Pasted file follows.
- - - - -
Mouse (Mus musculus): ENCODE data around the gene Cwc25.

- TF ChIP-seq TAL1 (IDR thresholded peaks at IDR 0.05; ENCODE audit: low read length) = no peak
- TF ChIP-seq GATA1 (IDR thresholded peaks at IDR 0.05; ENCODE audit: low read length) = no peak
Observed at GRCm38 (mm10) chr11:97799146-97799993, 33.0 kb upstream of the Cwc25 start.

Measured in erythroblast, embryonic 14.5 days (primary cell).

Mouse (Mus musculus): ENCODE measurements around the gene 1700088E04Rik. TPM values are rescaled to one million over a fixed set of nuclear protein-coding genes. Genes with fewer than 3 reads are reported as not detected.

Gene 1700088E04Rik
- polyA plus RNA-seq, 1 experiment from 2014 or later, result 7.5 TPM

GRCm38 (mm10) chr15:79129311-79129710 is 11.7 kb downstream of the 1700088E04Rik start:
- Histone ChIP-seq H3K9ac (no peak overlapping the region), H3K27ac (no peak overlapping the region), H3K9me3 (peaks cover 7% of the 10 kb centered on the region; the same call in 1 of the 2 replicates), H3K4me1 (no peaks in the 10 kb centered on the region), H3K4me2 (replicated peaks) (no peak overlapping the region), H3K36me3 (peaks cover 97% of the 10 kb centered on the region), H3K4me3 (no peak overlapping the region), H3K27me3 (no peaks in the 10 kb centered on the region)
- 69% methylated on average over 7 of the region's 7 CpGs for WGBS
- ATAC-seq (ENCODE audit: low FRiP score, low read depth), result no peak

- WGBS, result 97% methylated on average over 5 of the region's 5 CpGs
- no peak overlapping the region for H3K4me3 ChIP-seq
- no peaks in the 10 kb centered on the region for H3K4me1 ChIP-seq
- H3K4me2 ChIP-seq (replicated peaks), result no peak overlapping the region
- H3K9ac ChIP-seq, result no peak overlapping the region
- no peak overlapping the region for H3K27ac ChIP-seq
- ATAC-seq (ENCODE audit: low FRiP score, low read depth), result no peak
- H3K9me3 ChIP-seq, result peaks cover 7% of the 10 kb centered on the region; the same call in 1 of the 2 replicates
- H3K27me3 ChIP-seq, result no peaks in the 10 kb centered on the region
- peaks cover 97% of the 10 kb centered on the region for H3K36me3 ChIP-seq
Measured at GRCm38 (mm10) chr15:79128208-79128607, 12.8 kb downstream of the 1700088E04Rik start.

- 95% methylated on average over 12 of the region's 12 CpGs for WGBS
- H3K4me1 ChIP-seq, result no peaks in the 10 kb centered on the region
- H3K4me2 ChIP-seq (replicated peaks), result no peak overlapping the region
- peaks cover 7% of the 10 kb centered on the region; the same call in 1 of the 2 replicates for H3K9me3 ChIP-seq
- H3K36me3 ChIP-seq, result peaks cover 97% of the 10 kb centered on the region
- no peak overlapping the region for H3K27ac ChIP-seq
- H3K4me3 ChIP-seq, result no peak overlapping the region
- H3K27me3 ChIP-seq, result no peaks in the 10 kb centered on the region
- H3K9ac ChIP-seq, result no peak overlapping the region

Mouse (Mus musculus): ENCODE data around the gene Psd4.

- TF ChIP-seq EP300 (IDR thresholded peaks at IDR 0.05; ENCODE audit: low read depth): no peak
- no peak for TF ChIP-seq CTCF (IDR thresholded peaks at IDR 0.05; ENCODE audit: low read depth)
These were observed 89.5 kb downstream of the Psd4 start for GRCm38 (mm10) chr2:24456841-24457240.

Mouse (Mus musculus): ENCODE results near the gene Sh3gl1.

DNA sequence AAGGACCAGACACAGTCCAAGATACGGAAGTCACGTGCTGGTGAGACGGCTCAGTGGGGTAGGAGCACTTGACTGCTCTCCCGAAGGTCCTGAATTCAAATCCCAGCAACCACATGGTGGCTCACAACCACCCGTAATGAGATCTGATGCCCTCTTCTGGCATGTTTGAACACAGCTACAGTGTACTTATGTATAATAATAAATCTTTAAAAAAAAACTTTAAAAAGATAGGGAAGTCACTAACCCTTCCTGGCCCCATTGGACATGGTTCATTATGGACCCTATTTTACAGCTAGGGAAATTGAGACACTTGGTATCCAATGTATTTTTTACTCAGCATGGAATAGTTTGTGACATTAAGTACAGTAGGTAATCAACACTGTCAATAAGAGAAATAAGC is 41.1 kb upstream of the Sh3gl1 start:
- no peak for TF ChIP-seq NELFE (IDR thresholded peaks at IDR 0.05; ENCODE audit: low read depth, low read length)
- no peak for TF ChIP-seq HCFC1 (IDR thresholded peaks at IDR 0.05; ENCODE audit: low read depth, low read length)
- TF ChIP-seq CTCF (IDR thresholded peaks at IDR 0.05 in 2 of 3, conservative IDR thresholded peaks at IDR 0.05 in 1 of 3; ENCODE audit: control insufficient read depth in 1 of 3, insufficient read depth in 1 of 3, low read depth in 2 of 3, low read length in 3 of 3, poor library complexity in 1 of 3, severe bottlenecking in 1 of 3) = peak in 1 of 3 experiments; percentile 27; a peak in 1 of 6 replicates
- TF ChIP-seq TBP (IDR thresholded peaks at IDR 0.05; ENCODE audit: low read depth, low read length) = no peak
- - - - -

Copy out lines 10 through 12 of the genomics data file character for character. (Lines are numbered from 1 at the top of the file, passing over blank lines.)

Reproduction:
- Histone ChIP-seq H3K9ac (no peak overlapping the region), H3K27ac (no peak overlapping the region), H3K9me3 (peaks cover 7% of the 10 kb centered on the region; the same call in 1 of the 2 replicates), H3K4me1 (no peaks in the 10 kb centered on the region), H3K4me2 (replicated peaks) (no peak overlapping the region), H3K36me3 (peaks cover 97% of the 10 kb centered on the region), H3K4me3 (no peak overlapping the region), H3K27me3 (no peaks in the 10 kb centered on the region)
- 69% methylated on average over 7 of the region's 7 CpGs for WGBS
- ATAC-seq (ENCODE audit: low FRiP score, low read depth), result no peak